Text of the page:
Glossary of Terms

 

 

Allogeneic Transplant: A transplant using a tissue matched or partially matched to a related or unrelated donor
Anemia: A decreased number or insufficient function of red blood cells which causes fatigue and paleness
Antibodies: Proteins produced by the body’s immune system which identify and help remove harmful substances or antigens such as viruses and bacteria
Antithymocyte Globulin (ATG): A protein-containing drug used to treat and prevent graft-versus-host disease
Apheresis: The process of removing only a selected type of blood cells from a blood donor and simultaneously returning all the others
Autologous Transplant: A transplant using the patient’s own stem cells, which are collected, treated in the laboratory (sometimes) and stored to be given to the patient later after treatment
Blasts: Young, ineffective white blood cells in leukemia. There are a few normal blasts found in all marrow. Tumor blasts, though, are found in leukemia
Bone Marrow: The spongy center of bones that is the “factory” for all blood cells in circulation
Bone Marrow Aspirate: A procedure by which a sample of bone marrow is taken from the hip bone
Cardiomyopathy: Heart damage that can occur after high doses of chemotherapy, causing a weakening of the heart muscle and decrease in its pumping function
Cataracts: Changes in the lens of the eye which cause cloudy vision, a condition that can occur months to years after total body irradiation and steroid therapy
Chemotherapy: Treatment for cancer using chemical substances designed to kill cancer cells. It is used in large doses to help destroy a patient’s diseased marrow in preparation for a marrow transplant
Conditioning: The process of preparing the patient to receive donated stem cells. Often done through the use of chemotherapy and radiation therapy
Cord Blood: The blood of newborns found in the umbilical cord and placenta. It contains large numbers of blood stem cells important for transplantation. For this reason, stem cells from the placenta and umbilical cord are collected after birth, then frozen and stored
Cystitis: An inflammatory condition of the urinary bladder. Hemorrhagic cystitis is a rare side effect of certain chemotherapy drugs (e.g. cyclophosphamide) that results in bleeding from the bladder and bloody urine
Cytogenetics: Testing of the chromosomes (DNA) in the bone marrow or blood cells
Donor: A volunteer (related or unrelated) who has donated stem cells for a patient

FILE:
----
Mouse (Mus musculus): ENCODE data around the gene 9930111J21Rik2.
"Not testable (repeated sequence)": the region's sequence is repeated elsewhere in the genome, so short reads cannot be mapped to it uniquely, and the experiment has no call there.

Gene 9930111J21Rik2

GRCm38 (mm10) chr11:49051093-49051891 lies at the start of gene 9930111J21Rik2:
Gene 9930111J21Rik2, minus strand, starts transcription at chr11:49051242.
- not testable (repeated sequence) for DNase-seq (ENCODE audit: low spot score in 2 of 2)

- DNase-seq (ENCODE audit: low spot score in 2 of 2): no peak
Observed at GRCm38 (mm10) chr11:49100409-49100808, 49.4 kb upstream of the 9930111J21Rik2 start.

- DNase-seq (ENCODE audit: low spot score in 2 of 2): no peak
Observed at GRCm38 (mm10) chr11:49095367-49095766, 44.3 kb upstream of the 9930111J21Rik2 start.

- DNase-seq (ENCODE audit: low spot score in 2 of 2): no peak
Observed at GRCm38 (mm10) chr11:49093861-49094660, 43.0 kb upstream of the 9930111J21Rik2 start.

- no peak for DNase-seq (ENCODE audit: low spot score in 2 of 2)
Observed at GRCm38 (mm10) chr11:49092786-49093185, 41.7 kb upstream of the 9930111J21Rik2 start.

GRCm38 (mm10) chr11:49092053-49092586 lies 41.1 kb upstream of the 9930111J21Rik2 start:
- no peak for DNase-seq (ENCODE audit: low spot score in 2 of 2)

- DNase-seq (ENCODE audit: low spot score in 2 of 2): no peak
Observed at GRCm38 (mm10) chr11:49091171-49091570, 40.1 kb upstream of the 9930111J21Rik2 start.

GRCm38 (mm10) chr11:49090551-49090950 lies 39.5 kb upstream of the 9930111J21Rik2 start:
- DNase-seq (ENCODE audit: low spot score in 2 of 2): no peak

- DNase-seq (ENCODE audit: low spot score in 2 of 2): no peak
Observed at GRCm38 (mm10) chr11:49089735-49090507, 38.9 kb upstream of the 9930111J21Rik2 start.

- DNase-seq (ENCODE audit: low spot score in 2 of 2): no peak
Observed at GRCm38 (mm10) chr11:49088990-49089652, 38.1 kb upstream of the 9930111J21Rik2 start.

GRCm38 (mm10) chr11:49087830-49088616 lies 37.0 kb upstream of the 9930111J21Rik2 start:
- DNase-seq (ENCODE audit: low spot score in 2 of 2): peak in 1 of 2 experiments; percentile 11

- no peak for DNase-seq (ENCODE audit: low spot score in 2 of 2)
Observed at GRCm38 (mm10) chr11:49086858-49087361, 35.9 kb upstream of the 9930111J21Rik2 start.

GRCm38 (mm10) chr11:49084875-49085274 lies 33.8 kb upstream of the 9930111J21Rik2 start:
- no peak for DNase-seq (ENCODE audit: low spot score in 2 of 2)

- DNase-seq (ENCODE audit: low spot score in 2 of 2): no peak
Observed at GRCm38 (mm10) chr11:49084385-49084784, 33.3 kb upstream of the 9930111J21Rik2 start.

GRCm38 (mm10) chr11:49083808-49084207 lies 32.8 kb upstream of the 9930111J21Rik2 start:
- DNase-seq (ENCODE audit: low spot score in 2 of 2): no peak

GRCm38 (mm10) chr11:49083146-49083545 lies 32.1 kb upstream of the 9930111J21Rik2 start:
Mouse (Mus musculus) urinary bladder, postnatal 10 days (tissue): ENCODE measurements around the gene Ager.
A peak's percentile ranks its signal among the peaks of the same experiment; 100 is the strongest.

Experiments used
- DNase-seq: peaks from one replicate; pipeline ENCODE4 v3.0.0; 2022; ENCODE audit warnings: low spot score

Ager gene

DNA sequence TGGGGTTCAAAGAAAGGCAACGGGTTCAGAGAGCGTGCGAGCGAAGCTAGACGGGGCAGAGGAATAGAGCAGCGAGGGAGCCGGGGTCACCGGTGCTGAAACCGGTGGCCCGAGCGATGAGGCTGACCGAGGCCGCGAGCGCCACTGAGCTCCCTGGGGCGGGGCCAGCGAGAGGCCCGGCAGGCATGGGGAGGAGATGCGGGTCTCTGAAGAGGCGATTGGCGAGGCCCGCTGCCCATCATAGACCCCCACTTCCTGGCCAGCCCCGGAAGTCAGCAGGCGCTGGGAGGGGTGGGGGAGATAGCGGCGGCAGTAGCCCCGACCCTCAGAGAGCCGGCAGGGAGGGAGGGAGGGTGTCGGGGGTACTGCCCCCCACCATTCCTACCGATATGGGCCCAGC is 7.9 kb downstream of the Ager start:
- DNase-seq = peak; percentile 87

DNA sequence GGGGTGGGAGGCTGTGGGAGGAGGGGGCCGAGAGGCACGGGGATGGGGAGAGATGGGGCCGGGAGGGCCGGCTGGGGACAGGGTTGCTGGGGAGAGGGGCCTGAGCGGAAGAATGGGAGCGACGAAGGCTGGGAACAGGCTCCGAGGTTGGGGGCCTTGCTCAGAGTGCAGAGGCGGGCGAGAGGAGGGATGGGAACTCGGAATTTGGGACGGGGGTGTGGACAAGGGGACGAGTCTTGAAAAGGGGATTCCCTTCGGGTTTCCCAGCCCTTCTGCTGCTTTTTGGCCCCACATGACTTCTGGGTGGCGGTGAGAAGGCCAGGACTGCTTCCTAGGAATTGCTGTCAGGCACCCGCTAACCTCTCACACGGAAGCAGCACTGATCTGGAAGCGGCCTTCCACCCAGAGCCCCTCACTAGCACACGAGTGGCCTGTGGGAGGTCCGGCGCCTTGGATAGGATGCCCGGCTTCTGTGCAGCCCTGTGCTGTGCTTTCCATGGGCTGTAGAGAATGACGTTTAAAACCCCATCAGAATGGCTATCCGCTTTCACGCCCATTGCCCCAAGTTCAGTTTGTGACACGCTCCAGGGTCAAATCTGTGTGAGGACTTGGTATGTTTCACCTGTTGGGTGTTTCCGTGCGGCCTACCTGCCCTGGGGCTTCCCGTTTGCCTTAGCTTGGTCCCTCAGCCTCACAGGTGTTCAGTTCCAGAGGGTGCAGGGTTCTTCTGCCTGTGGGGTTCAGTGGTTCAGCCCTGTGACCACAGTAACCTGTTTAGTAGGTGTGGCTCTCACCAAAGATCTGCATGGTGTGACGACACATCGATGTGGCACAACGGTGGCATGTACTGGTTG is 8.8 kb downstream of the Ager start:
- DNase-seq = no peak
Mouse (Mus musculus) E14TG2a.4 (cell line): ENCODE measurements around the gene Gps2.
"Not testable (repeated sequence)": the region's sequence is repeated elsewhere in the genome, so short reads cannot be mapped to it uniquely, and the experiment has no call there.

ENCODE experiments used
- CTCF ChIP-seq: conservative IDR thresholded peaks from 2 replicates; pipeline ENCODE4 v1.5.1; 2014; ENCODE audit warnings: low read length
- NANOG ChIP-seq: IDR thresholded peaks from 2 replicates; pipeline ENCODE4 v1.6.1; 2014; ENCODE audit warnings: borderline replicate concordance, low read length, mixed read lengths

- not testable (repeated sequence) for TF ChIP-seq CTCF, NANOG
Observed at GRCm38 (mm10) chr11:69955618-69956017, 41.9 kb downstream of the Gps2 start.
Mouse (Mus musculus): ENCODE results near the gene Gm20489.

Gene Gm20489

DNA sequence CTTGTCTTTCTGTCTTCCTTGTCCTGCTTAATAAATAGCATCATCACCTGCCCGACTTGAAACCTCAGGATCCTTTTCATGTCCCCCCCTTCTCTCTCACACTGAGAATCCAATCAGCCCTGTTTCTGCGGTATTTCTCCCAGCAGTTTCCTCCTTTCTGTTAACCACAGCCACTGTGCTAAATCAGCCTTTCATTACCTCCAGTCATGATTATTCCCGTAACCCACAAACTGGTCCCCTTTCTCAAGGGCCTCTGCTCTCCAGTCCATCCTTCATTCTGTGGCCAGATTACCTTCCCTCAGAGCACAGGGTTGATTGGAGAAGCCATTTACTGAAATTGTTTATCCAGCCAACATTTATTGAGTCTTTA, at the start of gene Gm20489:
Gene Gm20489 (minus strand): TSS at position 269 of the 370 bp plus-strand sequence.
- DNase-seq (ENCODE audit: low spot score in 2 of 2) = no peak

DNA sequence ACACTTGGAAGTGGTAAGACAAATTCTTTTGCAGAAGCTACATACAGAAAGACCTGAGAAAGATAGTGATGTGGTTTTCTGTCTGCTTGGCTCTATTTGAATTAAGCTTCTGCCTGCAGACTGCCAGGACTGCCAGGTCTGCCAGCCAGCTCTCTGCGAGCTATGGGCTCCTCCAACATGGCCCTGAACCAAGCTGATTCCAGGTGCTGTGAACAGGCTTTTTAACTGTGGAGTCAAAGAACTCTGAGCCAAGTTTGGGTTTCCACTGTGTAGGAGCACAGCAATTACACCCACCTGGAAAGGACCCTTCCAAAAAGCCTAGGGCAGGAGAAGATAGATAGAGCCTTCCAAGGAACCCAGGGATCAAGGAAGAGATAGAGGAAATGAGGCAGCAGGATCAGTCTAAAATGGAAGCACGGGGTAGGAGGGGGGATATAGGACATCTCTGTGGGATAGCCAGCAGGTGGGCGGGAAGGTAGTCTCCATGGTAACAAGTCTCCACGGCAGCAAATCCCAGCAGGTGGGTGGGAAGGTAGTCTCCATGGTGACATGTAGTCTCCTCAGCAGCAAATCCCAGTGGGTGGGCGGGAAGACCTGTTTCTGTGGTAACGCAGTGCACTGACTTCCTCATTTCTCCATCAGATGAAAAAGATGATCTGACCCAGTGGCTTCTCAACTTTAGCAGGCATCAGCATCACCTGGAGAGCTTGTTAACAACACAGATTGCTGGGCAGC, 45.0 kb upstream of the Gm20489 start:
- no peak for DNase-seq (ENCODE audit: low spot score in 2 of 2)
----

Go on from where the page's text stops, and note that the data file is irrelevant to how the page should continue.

Engraftment: Successful transplantation of donor bone marrow cells into the patient. This is shown by the growth and differentiation of donor cells to achieve normal blood counts in the recipient
Fungus: A type of germ – different from bacteria – which can cause life-threatening infection (examples: candida, aspergillus and other molds)
Graft-Versus-Host Disease: A condition in which the donor’s transplanted marrow or stem cells react against the patient’s tissues. It is referred to as GVHD and most often affects the skin, gastrointestinal tract and/or liver
Harvesting: The procedure performed under anesthesia to remove bone marrow from the patient or a donor (bone marrow harvest); or the procedure to remove peripheral blood stem cells (PBSC harvest or pheresis)
Hematopoiesis: The formation and maturation of blood cells (red blood cells, platelets and white blood cells) from progenitor stem cells
Hematopoietic Stem Cells: Cells with the ability to make other stem cells (self-renew) and divide and differentiate into mature white blood cells, red blood cells and platelets
Hemoglobin: The protein within the red blood cell which carries oxygen. Reduced levels of this protein result in anemia
HLA (Human Leukocyte Antigen): Proteins on cells that are determined by genes (DNA) and are used to match a recipient and donor for a bone marrow transplant
IgG: Antibodies which fight germs; they are produced by “B” lymphocytes (a type of white cell)
Immunoglobulin: General term for antibodies, which are proteins made by normal lymphocytes to fight infections. Transplant patients often become deficient in immunoglobulins and require intravenous replacement. This infusion may also be referred to as IVIG